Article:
Report of the Law Reform Committee on Online Gaming and Singapore
From this assessment, it is possible to see how the CGHA may be adequate to
regulate online gaming to a significant extent, at least relating to the existing notions of gambling activities currently enforced against its physical equivalent. However, there
are some problems with coverage that will be examined below.
Betting Act (Cap 21) (“BA”)
The BA governs betting and wagering activities. Generally speaking, this Act
makes it an offence to operate or be involved in common betting house or betting information centre, and to publish information relating to any horse race or sporting event for the purpose of illegal betting. Like the CGHA, customers of such place or activities are also caught under its criminal provisions. Also similar to the CGHA, the BA permits exemptions, and the Tote Board and the Singapore Pools have been exempted from it.
The two pieces of legislation deal with different types of gambling. The CGHA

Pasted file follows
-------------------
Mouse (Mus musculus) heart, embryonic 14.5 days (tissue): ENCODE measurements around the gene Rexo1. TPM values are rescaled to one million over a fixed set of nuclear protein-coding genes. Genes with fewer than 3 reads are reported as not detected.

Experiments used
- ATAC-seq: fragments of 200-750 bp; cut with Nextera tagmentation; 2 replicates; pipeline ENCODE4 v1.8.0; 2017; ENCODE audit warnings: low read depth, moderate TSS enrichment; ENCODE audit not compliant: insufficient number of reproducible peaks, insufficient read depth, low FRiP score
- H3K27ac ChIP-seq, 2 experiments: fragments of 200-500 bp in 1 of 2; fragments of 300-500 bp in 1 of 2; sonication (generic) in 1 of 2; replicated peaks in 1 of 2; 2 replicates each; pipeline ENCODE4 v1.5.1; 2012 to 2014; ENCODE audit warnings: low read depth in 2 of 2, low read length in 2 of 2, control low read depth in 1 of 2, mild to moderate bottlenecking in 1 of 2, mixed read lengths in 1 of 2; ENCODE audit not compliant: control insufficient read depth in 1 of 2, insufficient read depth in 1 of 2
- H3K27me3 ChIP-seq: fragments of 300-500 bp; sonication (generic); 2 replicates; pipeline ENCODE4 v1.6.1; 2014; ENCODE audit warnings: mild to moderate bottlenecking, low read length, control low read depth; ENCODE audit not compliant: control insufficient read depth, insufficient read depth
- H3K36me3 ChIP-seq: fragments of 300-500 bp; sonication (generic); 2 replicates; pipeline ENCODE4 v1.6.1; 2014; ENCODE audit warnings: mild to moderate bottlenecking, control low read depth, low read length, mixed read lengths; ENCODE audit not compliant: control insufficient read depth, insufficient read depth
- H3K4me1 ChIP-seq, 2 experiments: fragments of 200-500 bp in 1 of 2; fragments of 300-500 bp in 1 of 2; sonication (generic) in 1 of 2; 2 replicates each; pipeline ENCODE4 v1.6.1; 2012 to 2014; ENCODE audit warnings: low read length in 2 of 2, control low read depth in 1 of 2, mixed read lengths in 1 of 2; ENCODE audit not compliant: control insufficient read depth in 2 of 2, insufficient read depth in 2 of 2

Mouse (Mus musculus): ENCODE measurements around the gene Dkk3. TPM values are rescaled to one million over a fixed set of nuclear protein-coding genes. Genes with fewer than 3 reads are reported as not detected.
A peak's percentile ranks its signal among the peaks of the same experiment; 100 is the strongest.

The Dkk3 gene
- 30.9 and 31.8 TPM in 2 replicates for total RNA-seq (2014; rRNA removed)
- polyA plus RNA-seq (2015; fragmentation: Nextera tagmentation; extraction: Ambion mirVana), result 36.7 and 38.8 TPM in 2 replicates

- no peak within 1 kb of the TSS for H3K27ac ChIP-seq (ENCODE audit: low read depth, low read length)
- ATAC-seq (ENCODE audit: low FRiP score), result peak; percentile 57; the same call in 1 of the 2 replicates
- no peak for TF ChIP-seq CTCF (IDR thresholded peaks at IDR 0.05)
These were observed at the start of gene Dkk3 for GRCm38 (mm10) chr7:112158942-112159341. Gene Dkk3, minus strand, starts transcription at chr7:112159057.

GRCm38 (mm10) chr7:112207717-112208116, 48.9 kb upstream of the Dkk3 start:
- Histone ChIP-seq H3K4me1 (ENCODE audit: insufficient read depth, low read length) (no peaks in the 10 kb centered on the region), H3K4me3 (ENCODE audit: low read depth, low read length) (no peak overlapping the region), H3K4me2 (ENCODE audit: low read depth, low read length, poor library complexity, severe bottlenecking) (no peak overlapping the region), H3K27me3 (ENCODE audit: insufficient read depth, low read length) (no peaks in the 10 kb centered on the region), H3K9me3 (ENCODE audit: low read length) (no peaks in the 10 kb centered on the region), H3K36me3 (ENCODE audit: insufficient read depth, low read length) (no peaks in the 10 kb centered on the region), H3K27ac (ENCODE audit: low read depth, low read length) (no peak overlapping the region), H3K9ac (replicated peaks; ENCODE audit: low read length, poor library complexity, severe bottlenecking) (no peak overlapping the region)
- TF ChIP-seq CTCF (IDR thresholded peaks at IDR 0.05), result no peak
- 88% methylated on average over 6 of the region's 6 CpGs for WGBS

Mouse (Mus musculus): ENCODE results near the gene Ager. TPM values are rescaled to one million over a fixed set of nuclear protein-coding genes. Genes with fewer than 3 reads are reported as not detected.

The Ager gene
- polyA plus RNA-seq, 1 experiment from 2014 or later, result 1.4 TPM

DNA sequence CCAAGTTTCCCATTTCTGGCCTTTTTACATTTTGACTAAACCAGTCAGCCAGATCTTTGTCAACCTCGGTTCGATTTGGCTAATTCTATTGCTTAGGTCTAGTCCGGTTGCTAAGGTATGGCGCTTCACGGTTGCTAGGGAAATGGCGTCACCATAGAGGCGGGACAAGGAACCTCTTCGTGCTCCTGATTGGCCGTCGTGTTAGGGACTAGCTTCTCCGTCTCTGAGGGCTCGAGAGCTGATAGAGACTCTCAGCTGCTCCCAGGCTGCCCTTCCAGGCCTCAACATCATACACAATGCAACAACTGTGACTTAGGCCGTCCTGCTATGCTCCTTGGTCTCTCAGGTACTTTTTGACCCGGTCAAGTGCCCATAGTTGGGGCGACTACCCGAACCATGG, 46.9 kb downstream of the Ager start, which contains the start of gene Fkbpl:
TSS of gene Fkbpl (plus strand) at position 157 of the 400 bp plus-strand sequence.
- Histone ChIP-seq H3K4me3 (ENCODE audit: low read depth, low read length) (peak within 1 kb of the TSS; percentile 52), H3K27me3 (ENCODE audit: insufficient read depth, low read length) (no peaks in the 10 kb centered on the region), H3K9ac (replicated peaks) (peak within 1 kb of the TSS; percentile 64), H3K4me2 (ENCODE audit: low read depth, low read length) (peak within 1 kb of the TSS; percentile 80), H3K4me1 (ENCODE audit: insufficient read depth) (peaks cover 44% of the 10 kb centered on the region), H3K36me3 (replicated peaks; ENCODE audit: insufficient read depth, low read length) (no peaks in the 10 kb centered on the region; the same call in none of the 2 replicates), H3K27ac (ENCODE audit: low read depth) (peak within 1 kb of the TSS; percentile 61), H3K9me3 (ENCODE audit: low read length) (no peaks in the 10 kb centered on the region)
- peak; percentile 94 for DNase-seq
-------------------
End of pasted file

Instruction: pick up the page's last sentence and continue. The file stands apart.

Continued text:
63 deals more with “games of mixed chance and skill for money or money’s worth” which is reflective more of casino-style gambling while the BA deals with “bets or wagering on any event or contingency of or relating to any horse race or other sporting event”64 which is reflective more of sports-type betting. This distinction is important because it differentiates the culpability of individuals who engage in online casino-type
gambling as opposed to those who engage in online betting or wagering.
After analysing both pieces of legislation, some key observations can be made:
In general, the current legal framework in Singapore adopts a prohibitive stance towards online gambling; the BA’s prohibitive stance is more clearly discernible than the CGHA because of its inherently broader phrasing; and both Acts contain inadequacies in dealing with certain issues unique to the phenomenon of online gambling.
Private Lotteries Act (Cap 250) (“PLA”)
The PLA regulates “private” lotteries. These are lotteries which are confined to
members of a society established and conducted for purposes not connected with gaming, wagering or lotteries, and covers, for example, jackpot machines in private social and country clubs that operates these machines for its member’s recreational enjoyment while utilising its proceeds for club management and funds. Such lotteries are prohibited, except as permitted by the Commissioner of Estate Duties. The Act sets out the applicable conditions for such permits.
Section 2(1) defines gaming: Gaming “with its grammatical variations and cognate expressions, means the playing of any game of chance or of mixed chance and skill for money or money’s worth.”